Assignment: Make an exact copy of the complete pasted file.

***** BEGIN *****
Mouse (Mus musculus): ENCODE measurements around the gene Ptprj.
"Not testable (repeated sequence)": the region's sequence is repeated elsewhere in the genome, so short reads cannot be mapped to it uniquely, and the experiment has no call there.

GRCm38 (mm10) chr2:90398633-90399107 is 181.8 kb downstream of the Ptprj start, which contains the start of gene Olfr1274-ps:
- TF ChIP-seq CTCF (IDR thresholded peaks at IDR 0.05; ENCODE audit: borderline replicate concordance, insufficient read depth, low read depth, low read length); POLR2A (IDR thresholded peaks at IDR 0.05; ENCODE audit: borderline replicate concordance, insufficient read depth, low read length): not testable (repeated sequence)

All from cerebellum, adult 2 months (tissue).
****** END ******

Mouse (Mus musculus): ENCODE measurements around the gene Ptprj.
"Not testable (repeated sequence)": the region's sequence is repeated elsewhere in the genome, so short reads cannot be mapped to it uniquely, and the experiment has no call there.

GRCm38 (mm10) chr2:90398633-90399107 is 181.8 kb downstream of the Ptprj start, which contains the start of gene Olfr1274-ps:
- TF ChIP-seq CTCF (IDR thresholded peaks at IDR 0.05; ENCODE audit: borderline replicate concordance, insufficient read depth, low read depth, low read length); POLR2A (IDR thresholded peaks at IDR 0.05; ENCODE audit: borderline replicate concordance, insufficient read depth, low read length): not testable (repeated sequence)

All from cerebellum, adult 2 months (tissue).